Speaking at the annual ASPA Conference in Adelaide, ASPA President Andrew Blair said the program had been embraced by the education system and the fact that McDonald’s Australia was now providing it free-of-charge was a bonus for secondary students.

“The Maths Online product is high quality, practical and accessible and has proven to be an excellent support to the work of mathematics teachers,” he said.

“Providing Maths Online for free has been a wonderful initiative by McDonald’s Australia for thousands of Australian secondary students who may not necessarily have access to extra tutoring in maths.
“I will continue to urge all principals, maths teachers and students to take advantage of this opportunity.”

For a demonstration of Maths Online or to register (schools or students), go to

Rocks’ Big Dig programs announced
Building work on the new Sydney Harbour YHA and The Big Dig Education Centre is nearing completion. The archaeology, carefully preserved under sandbags and scaffolding during building works, has been re-revealed. The new building hovers protectively above the archaeological remains, and surprises visitors with the extent of clear visual access over the archaeology of the site.

A series of interesting educational programs have been announced for 2010. These programs, which will offer a hands-on experiential learning experience, are:  Little diggers for Years 1–2 HSIE, Dirt detectives for Years 3-4 HSIE, Pieces of the past for Years 3-4 HSIE, Cesspits and old rubbish for Years 7–10 history and Groundwork: Archaeology at The Big Dig for Year 11 Ancient History and Stage 5 Elective History.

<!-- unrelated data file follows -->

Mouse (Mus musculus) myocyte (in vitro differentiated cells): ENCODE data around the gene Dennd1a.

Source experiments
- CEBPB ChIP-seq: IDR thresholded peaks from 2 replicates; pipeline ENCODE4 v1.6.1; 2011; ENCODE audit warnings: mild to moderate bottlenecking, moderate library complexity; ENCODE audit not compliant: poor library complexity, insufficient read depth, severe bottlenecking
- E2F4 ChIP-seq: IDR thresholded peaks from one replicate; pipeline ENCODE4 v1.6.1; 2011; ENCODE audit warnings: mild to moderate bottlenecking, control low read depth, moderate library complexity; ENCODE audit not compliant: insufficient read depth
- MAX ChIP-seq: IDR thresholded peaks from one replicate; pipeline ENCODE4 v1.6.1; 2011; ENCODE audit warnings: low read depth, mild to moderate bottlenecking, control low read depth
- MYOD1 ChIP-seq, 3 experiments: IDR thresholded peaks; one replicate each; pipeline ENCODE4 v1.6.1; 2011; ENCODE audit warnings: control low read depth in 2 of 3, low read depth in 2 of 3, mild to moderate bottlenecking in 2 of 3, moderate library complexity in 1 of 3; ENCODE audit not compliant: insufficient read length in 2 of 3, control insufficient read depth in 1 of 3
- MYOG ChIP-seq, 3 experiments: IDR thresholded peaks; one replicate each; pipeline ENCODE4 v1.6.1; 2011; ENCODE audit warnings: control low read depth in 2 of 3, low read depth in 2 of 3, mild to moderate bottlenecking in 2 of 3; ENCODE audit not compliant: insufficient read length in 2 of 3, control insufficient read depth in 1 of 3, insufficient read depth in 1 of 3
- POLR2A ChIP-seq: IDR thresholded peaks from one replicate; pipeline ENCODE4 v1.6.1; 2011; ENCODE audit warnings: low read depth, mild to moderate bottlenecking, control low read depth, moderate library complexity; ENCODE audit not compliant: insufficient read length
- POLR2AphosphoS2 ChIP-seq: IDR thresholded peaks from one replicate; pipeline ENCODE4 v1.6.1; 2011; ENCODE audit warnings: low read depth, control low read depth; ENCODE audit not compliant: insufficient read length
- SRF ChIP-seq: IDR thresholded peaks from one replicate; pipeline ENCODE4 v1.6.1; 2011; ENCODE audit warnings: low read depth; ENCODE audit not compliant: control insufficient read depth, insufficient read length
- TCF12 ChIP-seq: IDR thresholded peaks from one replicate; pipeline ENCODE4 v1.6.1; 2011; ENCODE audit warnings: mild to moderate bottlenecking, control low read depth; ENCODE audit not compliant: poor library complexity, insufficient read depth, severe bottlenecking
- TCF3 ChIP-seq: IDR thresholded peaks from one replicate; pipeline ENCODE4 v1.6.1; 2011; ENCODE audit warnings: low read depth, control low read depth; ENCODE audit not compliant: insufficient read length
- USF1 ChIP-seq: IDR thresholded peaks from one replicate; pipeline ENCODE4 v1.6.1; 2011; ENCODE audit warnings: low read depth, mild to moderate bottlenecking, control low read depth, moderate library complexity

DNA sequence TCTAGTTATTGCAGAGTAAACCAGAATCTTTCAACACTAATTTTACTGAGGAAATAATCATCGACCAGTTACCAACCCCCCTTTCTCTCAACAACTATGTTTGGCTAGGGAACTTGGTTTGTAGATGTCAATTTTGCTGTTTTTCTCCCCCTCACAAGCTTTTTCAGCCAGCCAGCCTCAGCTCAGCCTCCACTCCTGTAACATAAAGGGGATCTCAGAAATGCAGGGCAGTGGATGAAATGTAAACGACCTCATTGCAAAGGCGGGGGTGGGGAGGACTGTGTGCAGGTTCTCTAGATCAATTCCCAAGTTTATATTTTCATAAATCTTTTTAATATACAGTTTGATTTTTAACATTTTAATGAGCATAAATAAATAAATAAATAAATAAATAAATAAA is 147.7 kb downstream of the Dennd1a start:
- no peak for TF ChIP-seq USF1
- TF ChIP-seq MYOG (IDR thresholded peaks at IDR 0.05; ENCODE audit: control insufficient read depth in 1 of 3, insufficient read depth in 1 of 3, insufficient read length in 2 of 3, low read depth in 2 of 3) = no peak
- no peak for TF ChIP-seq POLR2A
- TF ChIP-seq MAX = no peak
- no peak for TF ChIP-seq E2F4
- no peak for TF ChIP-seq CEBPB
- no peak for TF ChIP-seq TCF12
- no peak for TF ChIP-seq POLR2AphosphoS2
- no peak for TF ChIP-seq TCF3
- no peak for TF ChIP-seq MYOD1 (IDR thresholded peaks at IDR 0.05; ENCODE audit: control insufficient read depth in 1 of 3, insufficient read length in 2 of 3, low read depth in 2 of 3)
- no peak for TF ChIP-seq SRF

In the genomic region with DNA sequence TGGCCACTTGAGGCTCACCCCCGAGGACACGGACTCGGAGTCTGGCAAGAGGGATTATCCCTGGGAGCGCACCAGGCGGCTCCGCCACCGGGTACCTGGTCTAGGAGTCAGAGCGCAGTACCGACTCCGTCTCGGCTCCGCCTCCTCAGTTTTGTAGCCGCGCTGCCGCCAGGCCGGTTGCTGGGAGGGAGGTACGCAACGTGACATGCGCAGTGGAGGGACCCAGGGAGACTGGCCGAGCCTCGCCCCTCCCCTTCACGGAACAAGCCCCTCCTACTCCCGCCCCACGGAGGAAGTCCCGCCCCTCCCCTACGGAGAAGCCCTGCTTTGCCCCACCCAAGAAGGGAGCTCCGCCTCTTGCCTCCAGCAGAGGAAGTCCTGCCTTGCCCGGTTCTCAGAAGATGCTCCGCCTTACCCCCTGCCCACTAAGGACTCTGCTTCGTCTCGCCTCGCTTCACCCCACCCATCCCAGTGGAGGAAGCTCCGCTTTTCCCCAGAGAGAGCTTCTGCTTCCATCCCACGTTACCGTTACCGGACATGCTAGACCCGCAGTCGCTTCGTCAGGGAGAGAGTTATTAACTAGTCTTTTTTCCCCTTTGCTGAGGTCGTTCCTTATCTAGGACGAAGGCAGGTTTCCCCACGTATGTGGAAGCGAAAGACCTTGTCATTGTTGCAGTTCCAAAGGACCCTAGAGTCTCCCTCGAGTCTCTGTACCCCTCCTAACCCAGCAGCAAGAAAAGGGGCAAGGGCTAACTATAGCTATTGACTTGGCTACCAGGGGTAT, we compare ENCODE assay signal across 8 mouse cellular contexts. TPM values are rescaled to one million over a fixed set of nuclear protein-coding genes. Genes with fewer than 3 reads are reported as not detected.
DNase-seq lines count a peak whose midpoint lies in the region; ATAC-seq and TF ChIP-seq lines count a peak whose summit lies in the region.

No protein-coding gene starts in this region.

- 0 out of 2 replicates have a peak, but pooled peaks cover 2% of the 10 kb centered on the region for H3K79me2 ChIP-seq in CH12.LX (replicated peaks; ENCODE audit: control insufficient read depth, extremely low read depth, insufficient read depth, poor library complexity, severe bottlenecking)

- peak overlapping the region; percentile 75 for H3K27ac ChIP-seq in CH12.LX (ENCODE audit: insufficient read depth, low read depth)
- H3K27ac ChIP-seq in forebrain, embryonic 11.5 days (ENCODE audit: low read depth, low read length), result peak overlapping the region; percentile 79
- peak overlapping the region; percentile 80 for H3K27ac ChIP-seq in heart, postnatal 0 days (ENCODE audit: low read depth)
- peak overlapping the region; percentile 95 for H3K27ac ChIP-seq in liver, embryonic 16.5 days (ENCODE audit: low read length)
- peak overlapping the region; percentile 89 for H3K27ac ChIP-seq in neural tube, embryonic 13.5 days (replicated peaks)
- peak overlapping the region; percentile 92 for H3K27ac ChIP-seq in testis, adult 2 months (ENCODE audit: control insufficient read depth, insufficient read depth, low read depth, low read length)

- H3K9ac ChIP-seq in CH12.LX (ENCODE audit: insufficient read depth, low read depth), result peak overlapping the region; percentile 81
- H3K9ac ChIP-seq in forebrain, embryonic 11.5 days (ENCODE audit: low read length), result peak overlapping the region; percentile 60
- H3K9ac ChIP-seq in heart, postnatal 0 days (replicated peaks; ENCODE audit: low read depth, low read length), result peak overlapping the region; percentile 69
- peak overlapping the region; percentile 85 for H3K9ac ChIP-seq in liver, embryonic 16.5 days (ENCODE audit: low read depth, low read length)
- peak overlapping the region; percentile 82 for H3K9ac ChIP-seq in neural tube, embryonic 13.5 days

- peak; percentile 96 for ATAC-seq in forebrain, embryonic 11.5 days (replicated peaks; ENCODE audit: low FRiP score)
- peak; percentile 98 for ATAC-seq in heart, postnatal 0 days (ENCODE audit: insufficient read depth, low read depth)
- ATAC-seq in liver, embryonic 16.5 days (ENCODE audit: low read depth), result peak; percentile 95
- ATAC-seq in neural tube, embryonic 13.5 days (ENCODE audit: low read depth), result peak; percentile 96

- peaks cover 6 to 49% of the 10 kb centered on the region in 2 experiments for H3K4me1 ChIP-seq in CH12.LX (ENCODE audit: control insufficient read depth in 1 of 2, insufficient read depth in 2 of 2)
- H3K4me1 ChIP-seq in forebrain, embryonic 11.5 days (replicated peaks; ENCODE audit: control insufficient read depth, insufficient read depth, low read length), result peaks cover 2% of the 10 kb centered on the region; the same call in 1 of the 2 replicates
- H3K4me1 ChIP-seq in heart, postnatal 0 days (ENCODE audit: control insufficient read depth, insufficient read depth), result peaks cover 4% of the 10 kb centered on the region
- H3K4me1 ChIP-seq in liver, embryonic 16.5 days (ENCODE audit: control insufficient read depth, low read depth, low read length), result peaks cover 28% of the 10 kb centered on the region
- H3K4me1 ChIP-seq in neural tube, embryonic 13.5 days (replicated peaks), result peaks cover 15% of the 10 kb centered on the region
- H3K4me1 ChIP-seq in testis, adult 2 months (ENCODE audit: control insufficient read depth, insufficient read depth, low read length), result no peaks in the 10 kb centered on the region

Each program will cost $13 per student and will be presented by Sydney Learning Adventures at The Big Dig. More information is available at and at
Contact Alison Frappell tel (02) 9261 111

Wellbeing Plan for Kids’ book
CSIRO has published The CSIRO Wellbeing Plan for Kids. The book provides practical, easy to understand information on nutrition and activity that is relevant to Australian parents and children from toddlers to teenagers.

Written by researchers in CSIRO’s Preventative Health National Research Flagship and based on extensive research, The CSIRO Wellbeing Plan for Kids reduces the guesswork for parents by focusing on key lifestyle habits that will make a significant difference in achieving a healthy and active lifestyle for the whole family.

CSIRO researcher and co-author, Dr Jane Bowen, said that the book was inspired by the results of a national survey of children’s eating and physical activity habits and a survey of Australian parents.
Co-author, CSIRO researcher Dr Nadia Corsini, says the book is a positive guide for parents to help their children adopt healthy habits that they will take into adulthood.